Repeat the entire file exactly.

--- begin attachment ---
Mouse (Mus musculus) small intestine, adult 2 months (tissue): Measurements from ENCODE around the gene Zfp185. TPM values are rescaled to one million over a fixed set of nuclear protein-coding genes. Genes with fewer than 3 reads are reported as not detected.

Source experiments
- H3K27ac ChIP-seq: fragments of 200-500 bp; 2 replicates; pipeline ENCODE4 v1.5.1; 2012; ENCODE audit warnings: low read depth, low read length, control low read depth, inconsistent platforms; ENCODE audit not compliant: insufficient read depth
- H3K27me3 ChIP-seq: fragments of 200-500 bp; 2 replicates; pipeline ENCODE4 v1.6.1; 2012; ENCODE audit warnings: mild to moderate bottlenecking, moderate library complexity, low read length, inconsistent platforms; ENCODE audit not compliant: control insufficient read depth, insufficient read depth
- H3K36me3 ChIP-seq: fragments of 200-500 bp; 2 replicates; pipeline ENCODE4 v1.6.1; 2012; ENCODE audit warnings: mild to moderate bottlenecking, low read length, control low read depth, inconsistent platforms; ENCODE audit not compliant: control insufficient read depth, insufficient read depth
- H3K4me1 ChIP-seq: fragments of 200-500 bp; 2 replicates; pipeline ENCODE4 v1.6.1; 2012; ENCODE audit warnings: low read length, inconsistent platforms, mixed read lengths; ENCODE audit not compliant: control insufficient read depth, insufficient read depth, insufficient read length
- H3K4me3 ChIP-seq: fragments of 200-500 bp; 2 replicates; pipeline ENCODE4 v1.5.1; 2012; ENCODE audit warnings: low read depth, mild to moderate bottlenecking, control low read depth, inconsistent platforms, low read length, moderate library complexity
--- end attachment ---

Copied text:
Mouse (Mus musculus) small intestine, adult 2 months (tissue): Measurements from ENCODE around the gene Zfp185. TPM values are rescaled to one million over a fixed set of nuclear protein-coding genes. Genes with fewer than 3 reads are reported as not detected.

Source experiments
- H3K27ac ChIP-seq: fragments of 200-500 bp; 2 replicates; pipeline ENCODE4 v1.5.1; 2012; ENCODE audit warnings: low read depth, low read length, control low read depth, inconsistent platforms; ENCODE audit not compliant: insufficient read depth
- H3K27me3 ChIP-seq: fragments of 200-500 bp; 2 replicates; pipeline ENCODE4 v1.6.1; 2012; ENCODE audit warnings: mild to moderate bottlenecking, moderate library complexity, low read length, inconsistent platforms; ENCODE audit not compliant: control insufficient read depth, insufficient read depth
- H3K36me3 ChIP-seq: fragments of 200-500 bp; 2 replicates; pipeline ENCODE4 v1.6.1; 2012; ENCODE audit warnings: mild to moderate bottlenecking, low read length, control low read depth, inconsistent platforms; ENCODE audit not compliant: control insufficient read depth, insufficient read depth
- H3K4me1 ChIP-seq: fragments of 200-500 bp; 2 replicates; pipeline ENCODE4 v1.6.1; 2012; ENCODE audit warnings: low read length, inconsistent platforms, mixed read lengths; ENCODE audit not compliant: control insufficient read depth, insufficient read depth, insufficient read length
- H3K4me3 ChIP-seq: fragments of 200-500 bp; 2 replicates; pipeline ENCODE4 v1.5.1; 2012; ENCODE audit warnings: low read depth, mild to moderate bottlenecking, control low read depth, inconsistent platforms, low read length, moderate library complexity